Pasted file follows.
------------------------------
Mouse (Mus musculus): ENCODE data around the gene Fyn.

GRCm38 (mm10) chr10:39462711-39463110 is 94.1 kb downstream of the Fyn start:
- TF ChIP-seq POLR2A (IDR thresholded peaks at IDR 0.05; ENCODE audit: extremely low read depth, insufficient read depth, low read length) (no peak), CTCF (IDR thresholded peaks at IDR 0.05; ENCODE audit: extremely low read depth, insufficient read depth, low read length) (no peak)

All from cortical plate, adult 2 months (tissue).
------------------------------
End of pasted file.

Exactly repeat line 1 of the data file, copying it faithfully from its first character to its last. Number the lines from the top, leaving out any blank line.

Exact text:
Mouse (Mus musculus): ENCODE data around the gene Fyn.